The Summer Olympic Games is a prime opportunity for the world's best architects to showcase their creativity and ingenuity by designing some of the most iconic and celebrated buildings and stadiums in the world. With almost every eye in the world stopping to admire the intense competition between elite athletes from all over the globe, host cities compete to see who can construct the most awe-inspiring sporting amphitheatres.
Here is Concrete Playground's selection of the most beautifully designed venues in modern Olympic Games history.
Designed by German innovators Magma Architecture, the 2012 Olympic Shooting Venue consists of three demountable pavilions with massive coloured bullet holes. Appropriately, for a shooting event, this unique venue is located at London's Royal Artillery Barracks and will be disassembled following the games and taken to Glasgow for the 2014 Commonwealth Games. An estimated 104,000 spectators will cheer on their nations' finest marksmen in these giant tents.
The ultra-modern indoor facility for the swimming, diving and synchronised swimming events at this year's Olympics is a chic construction designed by Pritzker Prize-winning architect Zaha Hadid. The unique 6-board diving platform used a massive 462 tonnes of concrete during construction, and the three pools in the complex hold around 10 millions litres of water.
Affectionately known as the 'Bird's Nest', Beijing's Olympic cathedral cost a whopping $423 million to build. The breathtaking design by Swiss Architecture firm Herzog & de Meuron was inspired by a study of Chinese ceramics and consists of an enormous concrete bowl surrounded by crisscrossing steel beams that give the stadium its distinctive appearance. 17,000 workers were employed to build the stadium with The Times reporting in January 2008 that ten workers died during its construction, a claim that was vehemently denied by the Chinese Government.
Known colloquially as the water cube (despite it actually being a cuboid), the Beijing Aquatic centre was an absolute marvel at the 2008 Olympic Games. Many believe that the greater depth of the pools and their perforated gutters help make the pool the fastest in the world, which is backed up by the fact that 25 world records were broken within its bubbly and vibrant walls in 2008.
Originally built in 1982, the Athens Olympic Sports Complex had itself a massive revamp in preparation for the 2004 games. This refurbishment, led by Spanish architect Santiago Calatrava, transformed the once functional centre into a majestic international facility, with the addition of the awe-inspiring arch seen above and an enormous retractable roof across the Olympic Stadium.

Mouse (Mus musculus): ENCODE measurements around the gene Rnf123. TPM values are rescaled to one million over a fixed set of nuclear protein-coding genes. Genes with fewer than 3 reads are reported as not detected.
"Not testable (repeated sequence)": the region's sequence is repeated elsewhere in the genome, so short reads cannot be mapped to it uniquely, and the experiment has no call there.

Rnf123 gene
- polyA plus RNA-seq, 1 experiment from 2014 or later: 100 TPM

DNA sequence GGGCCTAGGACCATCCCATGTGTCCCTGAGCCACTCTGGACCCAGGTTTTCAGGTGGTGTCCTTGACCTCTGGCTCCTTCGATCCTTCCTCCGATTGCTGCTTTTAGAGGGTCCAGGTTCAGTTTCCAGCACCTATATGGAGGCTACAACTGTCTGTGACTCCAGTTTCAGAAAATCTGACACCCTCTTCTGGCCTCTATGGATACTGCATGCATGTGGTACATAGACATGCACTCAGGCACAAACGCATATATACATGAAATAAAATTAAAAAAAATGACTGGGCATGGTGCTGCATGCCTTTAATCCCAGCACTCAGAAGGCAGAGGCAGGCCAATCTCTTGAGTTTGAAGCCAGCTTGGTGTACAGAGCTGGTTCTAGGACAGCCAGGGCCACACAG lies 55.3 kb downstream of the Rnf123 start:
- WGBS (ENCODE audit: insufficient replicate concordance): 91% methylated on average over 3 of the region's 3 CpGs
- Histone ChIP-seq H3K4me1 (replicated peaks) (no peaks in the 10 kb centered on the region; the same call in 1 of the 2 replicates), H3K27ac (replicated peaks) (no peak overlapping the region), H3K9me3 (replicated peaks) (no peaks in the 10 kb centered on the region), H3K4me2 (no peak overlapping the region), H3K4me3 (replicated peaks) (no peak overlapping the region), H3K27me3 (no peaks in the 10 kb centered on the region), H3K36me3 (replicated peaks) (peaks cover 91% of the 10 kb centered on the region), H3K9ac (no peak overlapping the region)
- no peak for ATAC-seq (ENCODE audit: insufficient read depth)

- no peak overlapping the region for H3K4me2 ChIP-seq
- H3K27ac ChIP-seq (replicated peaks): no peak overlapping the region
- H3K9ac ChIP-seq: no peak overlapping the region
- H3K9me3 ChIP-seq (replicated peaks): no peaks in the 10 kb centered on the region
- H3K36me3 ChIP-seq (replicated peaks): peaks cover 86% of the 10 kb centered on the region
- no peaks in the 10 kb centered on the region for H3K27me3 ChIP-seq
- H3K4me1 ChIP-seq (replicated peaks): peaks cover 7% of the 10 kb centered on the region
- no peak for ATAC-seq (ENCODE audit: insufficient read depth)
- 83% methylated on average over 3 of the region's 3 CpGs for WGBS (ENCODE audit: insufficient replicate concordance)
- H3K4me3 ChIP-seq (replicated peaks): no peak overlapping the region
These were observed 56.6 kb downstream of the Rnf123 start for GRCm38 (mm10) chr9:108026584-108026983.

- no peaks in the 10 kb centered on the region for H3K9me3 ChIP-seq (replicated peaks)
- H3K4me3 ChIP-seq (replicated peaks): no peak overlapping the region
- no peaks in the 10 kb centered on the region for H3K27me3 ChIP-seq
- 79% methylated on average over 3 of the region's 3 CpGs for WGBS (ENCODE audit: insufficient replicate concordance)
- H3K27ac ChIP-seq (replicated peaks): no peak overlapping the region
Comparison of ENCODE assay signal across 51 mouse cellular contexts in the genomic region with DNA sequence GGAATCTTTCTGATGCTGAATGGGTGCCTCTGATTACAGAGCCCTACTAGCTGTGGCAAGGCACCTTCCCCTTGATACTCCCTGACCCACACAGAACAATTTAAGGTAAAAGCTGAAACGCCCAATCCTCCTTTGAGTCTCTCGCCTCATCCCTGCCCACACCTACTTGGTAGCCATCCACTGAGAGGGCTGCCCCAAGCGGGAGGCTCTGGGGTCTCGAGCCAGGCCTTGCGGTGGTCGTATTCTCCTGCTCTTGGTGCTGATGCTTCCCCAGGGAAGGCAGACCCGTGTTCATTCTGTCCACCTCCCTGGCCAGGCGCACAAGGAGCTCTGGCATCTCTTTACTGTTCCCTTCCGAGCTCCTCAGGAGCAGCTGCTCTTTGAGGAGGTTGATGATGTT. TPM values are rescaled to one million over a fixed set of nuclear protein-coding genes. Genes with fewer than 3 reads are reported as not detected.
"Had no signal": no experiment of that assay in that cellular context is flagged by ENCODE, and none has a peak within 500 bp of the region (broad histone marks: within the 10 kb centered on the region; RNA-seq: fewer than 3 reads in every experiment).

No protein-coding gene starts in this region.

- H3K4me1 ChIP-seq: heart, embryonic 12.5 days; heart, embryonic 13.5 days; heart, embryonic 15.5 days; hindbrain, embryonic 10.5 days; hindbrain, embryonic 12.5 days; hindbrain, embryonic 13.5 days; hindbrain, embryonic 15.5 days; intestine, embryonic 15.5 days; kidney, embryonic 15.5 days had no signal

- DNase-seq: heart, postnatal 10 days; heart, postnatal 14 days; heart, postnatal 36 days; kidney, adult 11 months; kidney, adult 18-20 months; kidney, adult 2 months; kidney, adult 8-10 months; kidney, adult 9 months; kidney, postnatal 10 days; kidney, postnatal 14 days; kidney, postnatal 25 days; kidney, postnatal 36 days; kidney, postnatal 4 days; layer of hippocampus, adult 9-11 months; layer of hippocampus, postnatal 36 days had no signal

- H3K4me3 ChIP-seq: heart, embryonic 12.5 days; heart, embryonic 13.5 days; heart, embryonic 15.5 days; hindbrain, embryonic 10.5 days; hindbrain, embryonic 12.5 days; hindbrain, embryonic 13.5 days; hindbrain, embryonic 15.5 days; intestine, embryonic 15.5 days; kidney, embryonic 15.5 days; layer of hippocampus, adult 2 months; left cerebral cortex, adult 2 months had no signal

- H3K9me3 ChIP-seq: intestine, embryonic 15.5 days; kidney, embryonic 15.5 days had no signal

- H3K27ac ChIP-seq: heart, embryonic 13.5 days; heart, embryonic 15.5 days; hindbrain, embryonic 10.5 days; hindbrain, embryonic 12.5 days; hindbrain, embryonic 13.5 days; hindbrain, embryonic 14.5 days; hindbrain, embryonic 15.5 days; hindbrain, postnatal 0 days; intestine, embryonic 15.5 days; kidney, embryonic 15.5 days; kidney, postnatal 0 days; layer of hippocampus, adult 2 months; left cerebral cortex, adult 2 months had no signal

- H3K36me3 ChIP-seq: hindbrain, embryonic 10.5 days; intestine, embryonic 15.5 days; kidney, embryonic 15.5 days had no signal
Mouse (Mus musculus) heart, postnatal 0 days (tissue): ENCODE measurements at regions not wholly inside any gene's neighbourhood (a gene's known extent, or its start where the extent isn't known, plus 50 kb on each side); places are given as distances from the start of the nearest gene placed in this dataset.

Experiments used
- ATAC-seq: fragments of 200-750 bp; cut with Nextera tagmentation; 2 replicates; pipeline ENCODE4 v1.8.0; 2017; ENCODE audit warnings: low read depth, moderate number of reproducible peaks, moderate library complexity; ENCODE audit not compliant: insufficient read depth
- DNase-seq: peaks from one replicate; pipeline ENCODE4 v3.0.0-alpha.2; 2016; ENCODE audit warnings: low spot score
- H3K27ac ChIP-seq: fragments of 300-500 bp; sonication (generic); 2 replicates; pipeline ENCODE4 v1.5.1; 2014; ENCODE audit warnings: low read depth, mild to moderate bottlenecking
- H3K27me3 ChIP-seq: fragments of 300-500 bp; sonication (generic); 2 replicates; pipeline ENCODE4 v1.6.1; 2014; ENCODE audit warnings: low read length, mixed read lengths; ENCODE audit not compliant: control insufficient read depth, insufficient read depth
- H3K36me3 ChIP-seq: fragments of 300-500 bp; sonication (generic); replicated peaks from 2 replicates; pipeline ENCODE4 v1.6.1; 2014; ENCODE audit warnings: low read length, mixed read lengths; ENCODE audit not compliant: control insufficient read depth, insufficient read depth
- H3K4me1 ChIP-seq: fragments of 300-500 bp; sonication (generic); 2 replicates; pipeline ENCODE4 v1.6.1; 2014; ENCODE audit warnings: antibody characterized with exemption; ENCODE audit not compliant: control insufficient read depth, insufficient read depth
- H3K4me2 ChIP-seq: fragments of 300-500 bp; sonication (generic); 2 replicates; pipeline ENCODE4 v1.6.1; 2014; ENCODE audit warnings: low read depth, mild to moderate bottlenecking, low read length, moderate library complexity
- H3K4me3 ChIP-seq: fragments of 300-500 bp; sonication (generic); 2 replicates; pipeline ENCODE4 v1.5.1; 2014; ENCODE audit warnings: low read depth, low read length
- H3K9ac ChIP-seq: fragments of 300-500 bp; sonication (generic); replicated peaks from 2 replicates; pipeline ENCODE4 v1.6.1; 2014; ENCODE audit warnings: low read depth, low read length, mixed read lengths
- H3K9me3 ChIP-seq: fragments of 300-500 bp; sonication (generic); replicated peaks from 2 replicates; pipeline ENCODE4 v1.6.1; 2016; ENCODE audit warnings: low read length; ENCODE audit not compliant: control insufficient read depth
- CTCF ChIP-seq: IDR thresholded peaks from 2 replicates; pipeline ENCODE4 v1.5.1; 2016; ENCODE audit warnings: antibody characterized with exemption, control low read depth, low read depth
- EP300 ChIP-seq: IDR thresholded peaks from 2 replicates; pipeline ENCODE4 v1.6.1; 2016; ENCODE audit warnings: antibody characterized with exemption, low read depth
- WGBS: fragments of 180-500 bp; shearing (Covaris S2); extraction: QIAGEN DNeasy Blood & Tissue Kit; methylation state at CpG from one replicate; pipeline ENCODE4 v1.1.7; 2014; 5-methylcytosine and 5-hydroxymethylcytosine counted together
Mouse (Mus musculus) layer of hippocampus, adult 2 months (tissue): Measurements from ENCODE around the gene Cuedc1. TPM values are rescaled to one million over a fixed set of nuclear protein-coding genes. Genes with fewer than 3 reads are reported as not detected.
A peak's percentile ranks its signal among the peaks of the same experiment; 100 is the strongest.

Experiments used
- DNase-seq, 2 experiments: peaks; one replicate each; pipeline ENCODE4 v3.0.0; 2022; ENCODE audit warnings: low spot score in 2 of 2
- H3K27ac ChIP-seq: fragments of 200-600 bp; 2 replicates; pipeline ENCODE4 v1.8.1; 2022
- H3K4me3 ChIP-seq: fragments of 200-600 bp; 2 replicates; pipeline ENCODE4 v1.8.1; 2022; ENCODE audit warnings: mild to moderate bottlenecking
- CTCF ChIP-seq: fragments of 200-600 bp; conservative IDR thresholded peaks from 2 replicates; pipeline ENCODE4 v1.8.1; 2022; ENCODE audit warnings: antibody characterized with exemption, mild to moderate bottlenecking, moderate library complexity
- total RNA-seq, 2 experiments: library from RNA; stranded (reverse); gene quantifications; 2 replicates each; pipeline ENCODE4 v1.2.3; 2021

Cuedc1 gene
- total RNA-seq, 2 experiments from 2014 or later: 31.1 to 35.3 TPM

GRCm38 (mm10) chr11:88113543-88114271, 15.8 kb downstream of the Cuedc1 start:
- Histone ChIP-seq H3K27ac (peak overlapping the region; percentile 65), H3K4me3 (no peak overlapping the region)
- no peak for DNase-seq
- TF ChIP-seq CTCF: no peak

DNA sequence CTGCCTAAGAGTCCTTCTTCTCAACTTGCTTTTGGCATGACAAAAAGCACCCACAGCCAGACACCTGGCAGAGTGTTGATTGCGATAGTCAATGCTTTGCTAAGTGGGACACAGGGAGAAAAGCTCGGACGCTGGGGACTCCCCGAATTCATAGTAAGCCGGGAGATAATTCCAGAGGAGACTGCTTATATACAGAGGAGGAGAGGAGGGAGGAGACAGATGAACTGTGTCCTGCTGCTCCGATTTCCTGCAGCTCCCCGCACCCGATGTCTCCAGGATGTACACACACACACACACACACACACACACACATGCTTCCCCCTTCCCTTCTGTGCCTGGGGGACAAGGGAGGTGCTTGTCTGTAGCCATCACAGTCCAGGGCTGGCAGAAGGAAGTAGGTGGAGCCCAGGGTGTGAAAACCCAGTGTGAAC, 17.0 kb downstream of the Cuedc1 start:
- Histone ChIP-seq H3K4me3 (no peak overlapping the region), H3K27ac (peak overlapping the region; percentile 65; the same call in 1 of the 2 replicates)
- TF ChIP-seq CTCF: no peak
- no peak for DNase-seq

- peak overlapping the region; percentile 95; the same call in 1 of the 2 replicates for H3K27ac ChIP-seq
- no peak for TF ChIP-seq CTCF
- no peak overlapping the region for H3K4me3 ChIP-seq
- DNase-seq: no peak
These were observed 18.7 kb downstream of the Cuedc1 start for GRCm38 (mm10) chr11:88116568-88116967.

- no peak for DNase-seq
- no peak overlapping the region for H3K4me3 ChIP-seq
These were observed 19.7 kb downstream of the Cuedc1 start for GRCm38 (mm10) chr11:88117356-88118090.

The elaborate, multi-purpose facility of the Montreal Olympic Stadium was designed by Roger Taillibert and used as a venue for a number of events during the games, such as the opening and closing ceremonies, athletics, football and equestrian. The Montreal Tower is the tallest inclined structure in the world at 175m and helps open the retractable roof of the stadium.
Günther Behnisch and Frei Otto's 80,000 capacity stadium was considered revolutionary at the time of its construction in 1968 due to the giant sweeping canopies of acrylic glass, which were intended to be imitations of the Alps and representative of the new, democratic Germany. The construction of the stadium was made significantly easier due to the large pits that were made by bombings in Munich during World War II.
The suspension roof of the Yoyogi National Stadium helped make Tokyo's Olympic design by Kenzo Tange both an architectural icon and an Olympic favourite. Tange managed to seamlessly intertwine both modern Western style and traditional Japanese culture to create the fluid, draping roofs of this dynamic structure.
Unlike the ultra-modern stadiums of today in which the boundaries of gravity and taste are continually pushed, the first stadium of the modern Olympic Games was designed as a monument to the magnificence of the Ancient Greeks and the Olympics of yesteryear. Reconstructed from the remains of an ancient stadium estimated to be over 2500 years old, the Panathinaiko Stadium is the only major sports venue made entirely of white marble. In classical times the stadium was built and used in honour of the Greek Goddess Athena, while today it is primarily used for commemorative events and special musical performances by the likes of Bob Dylan and Tina Turner.
August 5, 2012 by Greta Mayr